Life Timeline

For those born January 12, 1967.

Not your birthday? Find your timeline here.

Before you were born

You're one of the first people who's never lived in a world without Star Trek.

In November 2015, David Sims wrote about the return of Star Trek to television.


Around the time you were born, three U.S. astronauts were killed during the first manned mission of the Apollo space program.

In January 2011, Lane Wallace illustrated how internal and external expectations of NASA have weakened its original intent.

Year 51

You were born in January of 1967. This year, The Atlantic celebrates its 160th birthday, making it 3 times as old as you.

The year you were born, Mark Harris wrote about the hippie culture that flourished on San Francisco's famous Haight Street.


Everett Collection

The teenage years

This is what Hollywood thought teenagers looked like the year you became one.

Fame was released in 1980.

Coming of age

Around your 18th birthday, several of the most famous pop stars on earth gathered to record "We Are the World."

In March 2015, Megan Garber wrote about that moment as a high point of celebrity earnestness.


Patrick Hertzog / AFP / Getty Images

After the Fall

At 22 years old, you saw the collapse of the Berlin Wall.

“It was thought that all borders between men had similarly disintegrated, and we were all destined to be free and empowered individuals in a global meeting place,” wrote Robert Kaplan 20 years later.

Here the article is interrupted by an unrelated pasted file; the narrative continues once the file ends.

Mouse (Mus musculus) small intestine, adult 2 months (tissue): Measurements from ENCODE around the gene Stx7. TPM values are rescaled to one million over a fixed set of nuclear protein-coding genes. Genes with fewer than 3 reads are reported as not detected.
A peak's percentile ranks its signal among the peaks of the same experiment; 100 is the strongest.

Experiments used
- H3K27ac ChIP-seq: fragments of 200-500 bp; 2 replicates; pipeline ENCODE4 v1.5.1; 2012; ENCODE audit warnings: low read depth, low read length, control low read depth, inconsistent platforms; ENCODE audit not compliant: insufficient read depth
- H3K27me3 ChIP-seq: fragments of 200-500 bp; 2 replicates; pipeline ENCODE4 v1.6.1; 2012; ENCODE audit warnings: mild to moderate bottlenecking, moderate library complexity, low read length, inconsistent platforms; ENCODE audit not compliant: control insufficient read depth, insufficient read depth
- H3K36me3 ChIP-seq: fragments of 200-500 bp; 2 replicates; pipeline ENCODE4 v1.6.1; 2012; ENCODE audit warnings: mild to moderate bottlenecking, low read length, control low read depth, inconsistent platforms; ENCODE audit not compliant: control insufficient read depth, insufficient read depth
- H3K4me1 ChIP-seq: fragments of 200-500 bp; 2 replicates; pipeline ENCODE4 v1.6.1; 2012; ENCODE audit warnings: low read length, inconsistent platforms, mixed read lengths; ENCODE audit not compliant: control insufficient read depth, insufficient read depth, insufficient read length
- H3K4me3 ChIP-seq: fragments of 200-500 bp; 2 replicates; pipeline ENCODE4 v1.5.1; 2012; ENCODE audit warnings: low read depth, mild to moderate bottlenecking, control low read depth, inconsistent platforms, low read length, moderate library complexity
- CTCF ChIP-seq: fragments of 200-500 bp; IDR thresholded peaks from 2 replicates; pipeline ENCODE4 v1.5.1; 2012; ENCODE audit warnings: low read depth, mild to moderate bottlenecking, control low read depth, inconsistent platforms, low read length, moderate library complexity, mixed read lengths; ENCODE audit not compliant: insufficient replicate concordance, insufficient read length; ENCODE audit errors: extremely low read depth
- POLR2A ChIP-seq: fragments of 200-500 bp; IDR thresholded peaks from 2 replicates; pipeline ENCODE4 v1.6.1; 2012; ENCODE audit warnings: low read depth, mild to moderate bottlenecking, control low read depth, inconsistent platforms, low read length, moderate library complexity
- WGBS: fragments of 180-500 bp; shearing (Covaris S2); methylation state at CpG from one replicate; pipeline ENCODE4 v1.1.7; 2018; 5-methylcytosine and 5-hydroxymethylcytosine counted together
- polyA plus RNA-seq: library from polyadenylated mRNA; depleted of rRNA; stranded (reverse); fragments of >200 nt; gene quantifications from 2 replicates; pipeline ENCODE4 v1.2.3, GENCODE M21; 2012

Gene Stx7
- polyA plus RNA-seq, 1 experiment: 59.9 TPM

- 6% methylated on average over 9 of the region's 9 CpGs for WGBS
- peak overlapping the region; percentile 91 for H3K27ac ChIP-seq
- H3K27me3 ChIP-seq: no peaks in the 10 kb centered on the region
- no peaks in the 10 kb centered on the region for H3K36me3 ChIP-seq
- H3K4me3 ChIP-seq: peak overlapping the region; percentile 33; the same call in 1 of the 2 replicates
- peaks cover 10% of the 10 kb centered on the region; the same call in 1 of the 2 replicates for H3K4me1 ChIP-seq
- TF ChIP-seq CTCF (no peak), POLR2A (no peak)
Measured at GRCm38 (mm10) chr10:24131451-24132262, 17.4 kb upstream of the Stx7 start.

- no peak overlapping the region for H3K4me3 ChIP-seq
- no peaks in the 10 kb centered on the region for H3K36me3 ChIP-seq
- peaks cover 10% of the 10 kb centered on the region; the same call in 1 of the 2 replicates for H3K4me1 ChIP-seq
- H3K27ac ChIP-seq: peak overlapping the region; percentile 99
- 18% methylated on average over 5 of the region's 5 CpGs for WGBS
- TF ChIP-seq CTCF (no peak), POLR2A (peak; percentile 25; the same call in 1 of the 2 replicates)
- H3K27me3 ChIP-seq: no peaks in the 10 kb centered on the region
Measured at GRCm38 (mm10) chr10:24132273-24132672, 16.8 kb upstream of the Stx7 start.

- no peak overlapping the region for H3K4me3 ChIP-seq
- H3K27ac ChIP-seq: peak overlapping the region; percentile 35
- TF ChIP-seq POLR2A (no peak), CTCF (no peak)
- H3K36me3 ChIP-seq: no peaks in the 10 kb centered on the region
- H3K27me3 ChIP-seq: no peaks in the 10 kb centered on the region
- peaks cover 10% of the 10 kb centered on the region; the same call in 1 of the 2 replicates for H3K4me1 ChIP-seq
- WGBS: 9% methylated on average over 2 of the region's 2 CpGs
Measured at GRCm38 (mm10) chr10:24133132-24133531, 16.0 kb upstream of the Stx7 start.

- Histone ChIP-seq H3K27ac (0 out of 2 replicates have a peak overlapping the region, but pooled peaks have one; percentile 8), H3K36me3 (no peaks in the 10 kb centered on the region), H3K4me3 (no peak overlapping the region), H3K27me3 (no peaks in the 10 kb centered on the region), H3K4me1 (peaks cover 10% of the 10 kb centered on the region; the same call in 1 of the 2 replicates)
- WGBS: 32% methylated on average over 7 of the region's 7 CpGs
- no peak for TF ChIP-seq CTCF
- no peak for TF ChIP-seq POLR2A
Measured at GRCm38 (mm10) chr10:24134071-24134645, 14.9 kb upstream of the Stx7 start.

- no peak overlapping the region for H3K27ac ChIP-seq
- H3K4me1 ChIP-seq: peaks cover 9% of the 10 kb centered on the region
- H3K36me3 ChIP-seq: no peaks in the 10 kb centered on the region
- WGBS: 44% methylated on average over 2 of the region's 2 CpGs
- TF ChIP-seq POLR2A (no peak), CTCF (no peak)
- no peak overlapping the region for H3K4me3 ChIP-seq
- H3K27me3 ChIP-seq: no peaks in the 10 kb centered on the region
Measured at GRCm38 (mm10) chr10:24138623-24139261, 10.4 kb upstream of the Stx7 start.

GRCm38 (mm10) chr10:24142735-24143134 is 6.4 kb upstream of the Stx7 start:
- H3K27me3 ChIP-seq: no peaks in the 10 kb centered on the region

Half a life ago

Your life can be divided into two halves: before and after texting.

In August 2011, Jamie Holmes wrote about how SMS is the driving force behind technology-enabled changes in commerce, crime, political participation, and governing in the developing world.


Alexandre Meneghini / Reuters


In 2001, Vin Diesel, who was born the same year as you, began starring in the Fast and the Furious franchise as Dominic Toretto.

In April 2015, Christopher Orr wrote about the appeal of the several-part Fast and the Furious franchise.


Goran Tomasevic / Reuters

After the Spring

When you turned 43, you saw the rise of the Arab Spring.

People across the world rediscovered the power and peril of revolutions, as Laura Kasinof found in Yemen.


By the time you turn 58, experts at the Pew Research Center warn that there will be no "surveillance-free spaces."

In December 2014, Adrienne LaFrance wrote about how the way we see privacy will change over the next decade.

History in the making

History is happening all around you, every day.

The Atlantic is here to help you process it, in stories like these: